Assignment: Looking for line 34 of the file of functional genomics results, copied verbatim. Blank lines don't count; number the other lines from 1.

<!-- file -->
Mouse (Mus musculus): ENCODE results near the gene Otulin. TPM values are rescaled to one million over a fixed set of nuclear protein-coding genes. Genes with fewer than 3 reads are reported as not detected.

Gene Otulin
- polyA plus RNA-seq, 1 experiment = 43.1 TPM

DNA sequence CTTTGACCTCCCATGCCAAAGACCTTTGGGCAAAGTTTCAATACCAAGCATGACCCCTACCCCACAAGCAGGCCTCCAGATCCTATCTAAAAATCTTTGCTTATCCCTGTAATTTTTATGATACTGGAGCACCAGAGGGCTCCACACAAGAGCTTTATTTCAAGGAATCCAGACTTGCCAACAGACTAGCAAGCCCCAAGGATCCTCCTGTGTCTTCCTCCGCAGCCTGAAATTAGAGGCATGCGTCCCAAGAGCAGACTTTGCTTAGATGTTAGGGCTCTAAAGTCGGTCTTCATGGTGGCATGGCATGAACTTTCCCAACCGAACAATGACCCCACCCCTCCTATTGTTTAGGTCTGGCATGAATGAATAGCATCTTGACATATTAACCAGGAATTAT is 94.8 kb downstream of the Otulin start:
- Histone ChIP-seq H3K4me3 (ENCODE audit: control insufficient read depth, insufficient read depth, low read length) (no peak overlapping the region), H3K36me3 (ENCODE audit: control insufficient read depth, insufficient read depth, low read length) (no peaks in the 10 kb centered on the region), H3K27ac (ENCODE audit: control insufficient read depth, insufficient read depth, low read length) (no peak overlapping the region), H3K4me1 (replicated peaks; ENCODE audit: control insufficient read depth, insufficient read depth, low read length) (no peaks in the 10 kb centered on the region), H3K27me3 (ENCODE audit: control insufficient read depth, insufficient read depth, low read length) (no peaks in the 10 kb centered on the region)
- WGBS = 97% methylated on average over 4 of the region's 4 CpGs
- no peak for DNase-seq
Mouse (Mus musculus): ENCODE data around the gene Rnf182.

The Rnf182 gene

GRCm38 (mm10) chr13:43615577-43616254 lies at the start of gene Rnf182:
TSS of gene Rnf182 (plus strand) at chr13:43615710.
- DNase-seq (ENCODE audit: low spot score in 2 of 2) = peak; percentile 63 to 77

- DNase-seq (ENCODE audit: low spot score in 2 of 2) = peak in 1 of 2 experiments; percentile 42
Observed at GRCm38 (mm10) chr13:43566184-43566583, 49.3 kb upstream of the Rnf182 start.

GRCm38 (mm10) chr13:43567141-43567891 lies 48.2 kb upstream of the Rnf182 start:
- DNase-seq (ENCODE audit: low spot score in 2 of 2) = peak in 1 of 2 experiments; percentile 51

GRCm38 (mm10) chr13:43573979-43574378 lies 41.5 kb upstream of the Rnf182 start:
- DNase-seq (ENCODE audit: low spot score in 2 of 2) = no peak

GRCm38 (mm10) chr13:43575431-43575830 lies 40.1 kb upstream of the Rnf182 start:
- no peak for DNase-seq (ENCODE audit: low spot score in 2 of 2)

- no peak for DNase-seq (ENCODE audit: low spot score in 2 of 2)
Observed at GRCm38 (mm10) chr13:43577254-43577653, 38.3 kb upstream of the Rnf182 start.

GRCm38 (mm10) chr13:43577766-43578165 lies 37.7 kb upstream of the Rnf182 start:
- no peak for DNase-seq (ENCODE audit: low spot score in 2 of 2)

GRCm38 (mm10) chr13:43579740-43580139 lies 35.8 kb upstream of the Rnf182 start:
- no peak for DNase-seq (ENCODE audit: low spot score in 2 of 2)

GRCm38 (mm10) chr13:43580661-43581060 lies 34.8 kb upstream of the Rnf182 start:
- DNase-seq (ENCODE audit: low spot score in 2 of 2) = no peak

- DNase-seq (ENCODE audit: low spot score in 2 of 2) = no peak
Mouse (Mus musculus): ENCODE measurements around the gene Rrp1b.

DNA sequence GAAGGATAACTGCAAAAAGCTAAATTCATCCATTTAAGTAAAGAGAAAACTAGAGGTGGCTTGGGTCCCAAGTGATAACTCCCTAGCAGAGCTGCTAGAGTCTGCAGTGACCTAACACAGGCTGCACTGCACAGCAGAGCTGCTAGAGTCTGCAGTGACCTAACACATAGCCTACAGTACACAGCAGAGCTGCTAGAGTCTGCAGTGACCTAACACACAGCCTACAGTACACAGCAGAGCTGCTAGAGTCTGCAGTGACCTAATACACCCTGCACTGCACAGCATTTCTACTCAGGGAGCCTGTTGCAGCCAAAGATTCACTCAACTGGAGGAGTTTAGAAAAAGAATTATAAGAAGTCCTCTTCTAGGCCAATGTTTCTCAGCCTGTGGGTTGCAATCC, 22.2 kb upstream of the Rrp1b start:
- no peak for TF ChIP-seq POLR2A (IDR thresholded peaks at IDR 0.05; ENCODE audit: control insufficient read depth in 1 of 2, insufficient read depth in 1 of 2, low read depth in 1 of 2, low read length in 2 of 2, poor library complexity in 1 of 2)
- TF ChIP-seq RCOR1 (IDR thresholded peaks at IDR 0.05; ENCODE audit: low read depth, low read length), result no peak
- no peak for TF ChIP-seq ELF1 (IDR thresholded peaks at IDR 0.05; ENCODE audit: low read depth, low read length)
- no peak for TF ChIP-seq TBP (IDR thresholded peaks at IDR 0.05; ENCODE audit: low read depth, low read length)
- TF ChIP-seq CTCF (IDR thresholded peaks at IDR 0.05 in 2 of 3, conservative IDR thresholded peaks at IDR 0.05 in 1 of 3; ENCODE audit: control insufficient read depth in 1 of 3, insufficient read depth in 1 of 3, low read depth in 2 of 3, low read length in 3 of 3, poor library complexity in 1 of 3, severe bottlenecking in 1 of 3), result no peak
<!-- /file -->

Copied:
- no peak for TF ChIP-seq ELF1 (IDR thresholded peaks at IDR 0.05; ENCODE audit: low read depth, low read length)